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What is a Patent Application?
A patent application allows inventors to apply for legal protection of their invention, product, process, or intellectual property. When a patent application is approved, inventors reserve their ideas from being stolen or used by any unauthorized person or entity. Patents are valuable to preserve the value of an idea and to ensure that the original creator’s idea hits the market first.
Types of Patents
When an inventor decides to submit a patent application to the United States Patent and Trademark Office (USPTO) , they must designate which type of patent they are applying for. There are three patent categories available in the U.S.:
Utility patents are used for new, useful inventions that are not obvious to other members of the field the invention is in. Within utility patents, there are five categories:
- Compositions of matter
- Improvements of existing ideas
Some inventions might be classified into multiple categories. Only one utility patent can be applied for, no matter how many categories an invention falls under. Utility patents are valuable to inventors because it allows them to create a market for their invention and to allow them time to develop it before it goes public.
Utility patents are good for twenty years from the date there are issued.
Design patents are applicable to new and original designs for manufactured devices. These types of patents are only granted for designs that are aesthetic or ornamental ; they cannot be functional in any way. When an application for a design patent is approved, the design is protected from use, sale, or export by others for fourteen years from the time the patent is approved.
Here are a few examples of what a design patent might be approved for:
- Textile patterns
Plant patents are almost always submitted by research scientists or agricultural experts for any new plants. When a new plant is cultivated or genetically modified, a plant patent can be obtained to reserve the rights to the plant to the applicant. Plant patents are effective for twenty years from the time the application is approved.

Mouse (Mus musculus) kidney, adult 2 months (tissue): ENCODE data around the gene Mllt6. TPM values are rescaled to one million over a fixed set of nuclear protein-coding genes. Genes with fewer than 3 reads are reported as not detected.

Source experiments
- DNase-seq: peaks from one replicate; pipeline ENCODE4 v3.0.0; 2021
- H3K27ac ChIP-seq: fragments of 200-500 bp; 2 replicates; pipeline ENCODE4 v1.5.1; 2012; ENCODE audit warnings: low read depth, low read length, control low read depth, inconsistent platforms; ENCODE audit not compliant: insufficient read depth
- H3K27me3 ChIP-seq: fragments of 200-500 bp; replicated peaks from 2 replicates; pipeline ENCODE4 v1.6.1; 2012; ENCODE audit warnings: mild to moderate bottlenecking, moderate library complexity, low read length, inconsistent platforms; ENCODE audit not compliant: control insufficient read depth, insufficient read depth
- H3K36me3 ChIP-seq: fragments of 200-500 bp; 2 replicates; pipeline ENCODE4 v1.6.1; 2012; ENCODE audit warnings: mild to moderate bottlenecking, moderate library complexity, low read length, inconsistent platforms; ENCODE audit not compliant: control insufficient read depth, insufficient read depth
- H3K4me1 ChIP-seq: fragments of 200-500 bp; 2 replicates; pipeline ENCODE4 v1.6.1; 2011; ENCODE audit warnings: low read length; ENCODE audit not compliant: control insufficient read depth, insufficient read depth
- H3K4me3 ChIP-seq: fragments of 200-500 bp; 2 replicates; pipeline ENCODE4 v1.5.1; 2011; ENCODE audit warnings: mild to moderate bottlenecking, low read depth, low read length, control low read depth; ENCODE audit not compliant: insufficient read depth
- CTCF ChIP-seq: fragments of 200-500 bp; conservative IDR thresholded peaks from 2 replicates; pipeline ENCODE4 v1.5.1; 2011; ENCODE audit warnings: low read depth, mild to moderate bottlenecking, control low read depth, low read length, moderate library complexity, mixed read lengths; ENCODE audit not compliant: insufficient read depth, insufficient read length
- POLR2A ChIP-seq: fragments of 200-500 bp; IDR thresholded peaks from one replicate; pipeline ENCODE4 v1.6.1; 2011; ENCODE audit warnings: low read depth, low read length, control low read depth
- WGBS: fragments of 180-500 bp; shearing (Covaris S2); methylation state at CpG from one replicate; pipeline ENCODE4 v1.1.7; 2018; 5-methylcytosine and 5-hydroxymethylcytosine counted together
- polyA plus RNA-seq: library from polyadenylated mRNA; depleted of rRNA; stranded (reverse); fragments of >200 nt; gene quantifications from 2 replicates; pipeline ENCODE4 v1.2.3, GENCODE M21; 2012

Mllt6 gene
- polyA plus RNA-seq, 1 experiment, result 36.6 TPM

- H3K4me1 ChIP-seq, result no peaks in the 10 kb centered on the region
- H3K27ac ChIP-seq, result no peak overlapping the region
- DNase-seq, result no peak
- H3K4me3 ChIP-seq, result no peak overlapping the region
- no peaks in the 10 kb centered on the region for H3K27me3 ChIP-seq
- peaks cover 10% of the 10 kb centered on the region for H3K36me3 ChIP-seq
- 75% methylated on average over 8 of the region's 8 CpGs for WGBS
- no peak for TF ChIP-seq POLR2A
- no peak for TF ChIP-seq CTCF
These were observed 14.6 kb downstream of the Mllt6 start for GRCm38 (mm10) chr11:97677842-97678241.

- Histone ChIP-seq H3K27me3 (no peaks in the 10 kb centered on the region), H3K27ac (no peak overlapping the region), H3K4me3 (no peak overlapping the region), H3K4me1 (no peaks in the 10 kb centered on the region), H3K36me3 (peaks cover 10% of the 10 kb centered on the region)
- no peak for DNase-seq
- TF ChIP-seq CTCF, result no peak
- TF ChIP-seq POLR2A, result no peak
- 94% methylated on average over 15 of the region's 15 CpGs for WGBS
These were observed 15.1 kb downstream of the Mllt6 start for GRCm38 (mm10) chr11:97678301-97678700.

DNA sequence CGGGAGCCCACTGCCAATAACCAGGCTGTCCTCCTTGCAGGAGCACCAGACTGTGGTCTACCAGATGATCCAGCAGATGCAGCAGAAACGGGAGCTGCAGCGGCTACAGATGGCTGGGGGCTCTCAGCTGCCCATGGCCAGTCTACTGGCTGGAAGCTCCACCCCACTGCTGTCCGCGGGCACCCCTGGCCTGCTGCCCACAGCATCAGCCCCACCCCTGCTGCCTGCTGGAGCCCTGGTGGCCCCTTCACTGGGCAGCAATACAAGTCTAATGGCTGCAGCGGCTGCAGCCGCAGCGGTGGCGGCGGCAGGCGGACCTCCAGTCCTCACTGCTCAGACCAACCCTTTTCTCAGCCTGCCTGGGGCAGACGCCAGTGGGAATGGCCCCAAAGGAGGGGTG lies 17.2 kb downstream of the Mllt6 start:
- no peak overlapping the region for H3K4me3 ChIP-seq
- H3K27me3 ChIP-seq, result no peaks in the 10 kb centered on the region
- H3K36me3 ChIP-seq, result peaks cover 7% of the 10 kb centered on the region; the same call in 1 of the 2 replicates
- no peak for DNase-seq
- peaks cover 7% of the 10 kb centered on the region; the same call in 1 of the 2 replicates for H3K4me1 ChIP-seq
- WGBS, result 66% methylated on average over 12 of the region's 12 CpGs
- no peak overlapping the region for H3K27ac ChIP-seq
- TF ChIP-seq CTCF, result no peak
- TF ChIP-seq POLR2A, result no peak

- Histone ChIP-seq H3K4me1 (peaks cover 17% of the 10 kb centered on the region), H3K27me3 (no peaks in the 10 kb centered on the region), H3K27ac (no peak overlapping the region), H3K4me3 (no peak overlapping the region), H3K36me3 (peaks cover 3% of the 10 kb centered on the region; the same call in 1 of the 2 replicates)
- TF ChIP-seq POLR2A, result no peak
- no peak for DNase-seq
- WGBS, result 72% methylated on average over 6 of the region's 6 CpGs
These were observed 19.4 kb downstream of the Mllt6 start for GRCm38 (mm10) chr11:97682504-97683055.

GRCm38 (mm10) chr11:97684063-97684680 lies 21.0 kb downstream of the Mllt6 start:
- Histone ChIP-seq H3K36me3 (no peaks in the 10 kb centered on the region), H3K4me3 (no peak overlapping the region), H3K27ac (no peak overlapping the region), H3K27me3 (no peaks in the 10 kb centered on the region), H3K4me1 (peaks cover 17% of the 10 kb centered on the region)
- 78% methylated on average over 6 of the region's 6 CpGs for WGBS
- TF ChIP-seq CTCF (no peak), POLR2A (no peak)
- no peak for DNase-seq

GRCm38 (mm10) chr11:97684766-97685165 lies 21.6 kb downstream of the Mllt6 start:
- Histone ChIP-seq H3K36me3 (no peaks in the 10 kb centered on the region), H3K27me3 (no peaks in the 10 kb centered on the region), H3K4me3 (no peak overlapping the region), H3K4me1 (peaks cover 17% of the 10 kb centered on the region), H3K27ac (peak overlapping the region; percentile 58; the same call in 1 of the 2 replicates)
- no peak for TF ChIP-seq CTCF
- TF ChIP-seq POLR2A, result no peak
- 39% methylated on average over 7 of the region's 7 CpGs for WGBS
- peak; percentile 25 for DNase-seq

In order for a plant patent to be approved, the plant must be:
- Not obvious
- Unable to grow from a seed
Check out this article to learn more about the different types of patents.
How Do I File a Patent Application?
Filing a patent application is the first step an inventor can take towards protecting their invention. The form to apply for a patent is available online through the United States Patent and Trademark Office (USPTO) website.
The patent application process can be broken up into five easy steps:
Step One: Gather Invention Documentation
Patent applications require in-depth, detailed information about the invention requesting protection. During the development process, it is imperative that inventors document every little detail when it comes to their invention. This includes but is not limited to:
- Abstract information
- Any notes taken during the development or testing process
- Prototype details
Step Two: Analyze Invention
Before applying for a patent, it’s important to take time to analyze its eligibility for approval. Inventions must be completely new to the market and not obvious. An invention would only be considered non obvious if another expert in the same field would find the invention unexpected or surprising. If an inventor cannot prove these points, applying for a patent is not necessary.
Step Three: Research Invention’s Profitability
The main purpose of a patent is to protect an invention from being sold by an unauthorized party. This means that a patent application is really only necessary for inventions that have the potential to turn a profit. Before completing the patent application, inventors should research the market for their invention, ensuring that the product is something that will be profitable.
Another thing to consider here is the cost of filing a patent application. Application and processing fees can add up to thousands of dollars . If patent lawyers or trademark lawyers assist in the process, that number can be even more. Researching how well an invention might be taken in the field can help inventors decide if investing in a patent is worth it.
Step Four: Complete a Patent Search
Perhaps the most important part of completing a patent application is ensuring an invention qualifies for one. Before moving on to completing the application itself, an in-depth patent search must be completed to confirm that the invention is new, and that is has not already been patented by someone else.
The World Intellectual Property Organization (WIPO) has a digital claims patent search program available on their website that is free to the public.
Here are a few other things inventors should search for while conducting research about the eligibility of their product for a patent:
Step Five: Complete Patent Application
Once an inventor decides to file for a patent, they have two patent application options:
- Provisional Patent Application
- Regular Patent Application
A provisional patent application is less expensive, easier to get approved, and gives the inventor a year to develop their idea before submitting for a formal patent. A regular patent application is effective for 14-20 years, depending on the type of patent being applied for. The status of an application can be checked on the USPTO website.